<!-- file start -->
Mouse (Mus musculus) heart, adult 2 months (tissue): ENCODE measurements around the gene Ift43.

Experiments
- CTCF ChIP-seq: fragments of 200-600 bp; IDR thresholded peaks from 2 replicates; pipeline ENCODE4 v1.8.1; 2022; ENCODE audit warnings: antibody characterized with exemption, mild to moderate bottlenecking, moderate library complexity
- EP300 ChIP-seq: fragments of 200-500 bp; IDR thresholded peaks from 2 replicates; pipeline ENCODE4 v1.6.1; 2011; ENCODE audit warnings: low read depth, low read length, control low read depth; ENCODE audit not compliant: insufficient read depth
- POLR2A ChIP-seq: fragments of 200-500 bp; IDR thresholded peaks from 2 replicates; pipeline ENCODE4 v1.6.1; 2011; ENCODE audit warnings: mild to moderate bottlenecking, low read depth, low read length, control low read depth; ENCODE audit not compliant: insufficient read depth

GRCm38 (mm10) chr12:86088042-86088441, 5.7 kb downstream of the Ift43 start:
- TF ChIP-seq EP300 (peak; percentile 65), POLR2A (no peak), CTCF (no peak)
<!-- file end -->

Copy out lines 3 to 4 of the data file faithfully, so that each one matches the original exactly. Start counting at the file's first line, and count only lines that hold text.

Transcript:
- CTCF ChIP-seq: fragments of 200-600 bp; IDR thresholded peaks from 2 replicates; pipeline ENCODE4 v1.8.1; 2022; ENCODE audit warnings: antibody characterized with exemption, mild to moderate bottlenecking, moderate library complexity
- EP300 ChIP-seq: fragments of 200-500 bp; IDR thresholded peaks from 2 replicates; pipeline ENCODE4 v1.6.1; 2011; ENCODE audit warnings: low read depth, low read length, control low read depth; ENCODE audit not compliant: insufficient read depth